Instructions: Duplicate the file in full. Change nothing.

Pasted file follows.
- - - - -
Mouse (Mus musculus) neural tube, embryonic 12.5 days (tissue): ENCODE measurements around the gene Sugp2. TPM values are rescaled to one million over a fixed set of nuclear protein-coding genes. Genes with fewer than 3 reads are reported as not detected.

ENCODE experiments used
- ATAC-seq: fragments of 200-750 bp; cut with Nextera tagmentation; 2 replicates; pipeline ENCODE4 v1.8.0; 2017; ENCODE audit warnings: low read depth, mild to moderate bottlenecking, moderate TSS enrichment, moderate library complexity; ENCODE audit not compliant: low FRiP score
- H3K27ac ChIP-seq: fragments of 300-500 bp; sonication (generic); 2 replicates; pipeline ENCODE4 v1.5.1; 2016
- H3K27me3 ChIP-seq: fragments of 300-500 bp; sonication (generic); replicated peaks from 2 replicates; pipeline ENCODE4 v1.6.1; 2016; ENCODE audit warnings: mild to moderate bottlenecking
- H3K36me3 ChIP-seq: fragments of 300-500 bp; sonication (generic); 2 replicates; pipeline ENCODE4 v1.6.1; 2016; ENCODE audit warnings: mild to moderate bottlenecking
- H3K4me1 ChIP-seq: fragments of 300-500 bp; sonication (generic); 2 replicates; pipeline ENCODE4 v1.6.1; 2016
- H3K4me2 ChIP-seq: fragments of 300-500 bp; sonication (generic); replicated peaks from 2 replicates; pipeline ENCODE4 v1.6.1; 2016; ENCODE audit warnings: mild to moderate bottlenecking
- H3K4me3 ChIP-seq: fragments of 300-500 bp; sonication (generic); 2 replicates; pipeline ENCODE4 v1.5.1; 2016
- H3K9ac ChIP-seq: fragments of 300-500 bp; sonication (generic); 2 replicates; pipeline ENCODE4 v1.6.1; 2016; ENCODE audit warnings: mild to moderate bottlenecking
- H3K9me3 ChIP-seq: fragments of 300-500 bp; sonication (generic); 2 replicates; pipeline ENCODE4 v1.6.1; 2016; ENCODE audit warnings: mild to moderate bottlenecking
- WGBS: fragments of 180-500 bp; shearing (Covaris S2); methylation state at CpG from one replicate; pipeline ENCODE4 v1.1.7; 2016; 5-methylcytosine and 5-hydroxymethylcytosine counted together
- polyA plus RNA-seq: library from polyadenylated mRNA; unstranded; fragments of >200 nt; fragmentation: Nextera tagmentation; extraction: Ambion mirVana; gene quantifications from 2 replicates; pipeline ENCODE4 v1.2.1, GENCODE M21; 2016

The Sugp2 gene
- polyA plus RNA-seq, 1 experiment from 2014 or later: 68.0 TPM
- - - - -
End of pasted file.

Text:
Mouse (Mus musculus) neural tube, embryonic 12.5 days (tissue): ENCODE measurements around the gene Sugp2. TPM values are rescaled to one million over a fixed set of nuclear protein-coding genes. Genes with fewer than 3 reads are reported as not detected.

ENCODE experiments used
- ATAC-seq: fragments of 200-750 bp; cut with Nextera tagmentation; 2 replicates; pipeline ENCODE4 v1.8.0; 2017; ENCODE audit warnings: low read depth, mild to moderate bottlenecking, moderate TSS enrichment, moderate library complexity; ENCODE audit not compliant: low FRiP score
- H3K27ac ChIP-seq: fragments of 300-500 bp; sonication (generic); 2 replicates; pipeline ENCODE4 v1.5.1; 2016
- H3K27me3 ChIP-seq: fragments of 300-500 bp; sonication (generic); replicated peaks from 2 replicates; pipeline ENCODE4 v1.6.1; 2016; ENCODE audit warnings: mild to moderate bottlenecking
- H3K36me3 ChIP-seq: fragments of 300-500 bp; sonication (generic); 2 replicates; pipeline ENCODE4 v1.6.1; 2016; ENCODE audit warnings: mild to moderate bottlenecking
- H3K4me1 ChIP-seq: fragments of 300-500 bp; sonication (generic); 2 replicates; pipeline ENCODE4 v1.6.1; 2016
- H3K4me2 ChIP-seq: fragments of 300-500 bp; sonication (generic); replicated peaks from 2 replicates; pipeline ENCODE4 v1.6.1; 2016; ENCODE audit warnings: mild to moderate bottlenecking
- H3K4me3 ChIP-seq: fragments of 300-500 bp; sonication (generic); 2 replicates; pipeline ENCODE4 v1.5.1; 2016
- H3K9ac ChIP-seq: fragments of 300-500 bp; sonication (generic); 2 replicates; pipeline ENCODE4 v1.6.1; 2016; ENCODE audit warnings: mild to moderate bottlenecking
- H3K9me3 ChIP-seq: fragments of 300-500 bp; sonication (generic); 2 replicates; pipeline ENCODE4 v1.6.1; 2016; ENCODE audit warnings: mild to moderate bottlenecking
- WGBS: fragments of 180-500 bp; shearing (Covaris S2); methylation state at CpG from one replicate; pipeline ENCODE4 v1.1.7; 2016; 5-methylcytosine and 5-hydroxymethylcytosine counted together
- polyA plus RNA-seq: library from polyadenylated mRNA; unstranded; fragments of >200 nt; fragmentation: Nextera tagmentation; extraction: Ambion mirVana; gene quantifications from 2 replicates; pipeline ENCODE4 v1.2.1, GENCODE M21; 2016

The Sugp2 gene
- polyA plus RNA-seq, 1 experiment from 2014 or later: 68.0 TPM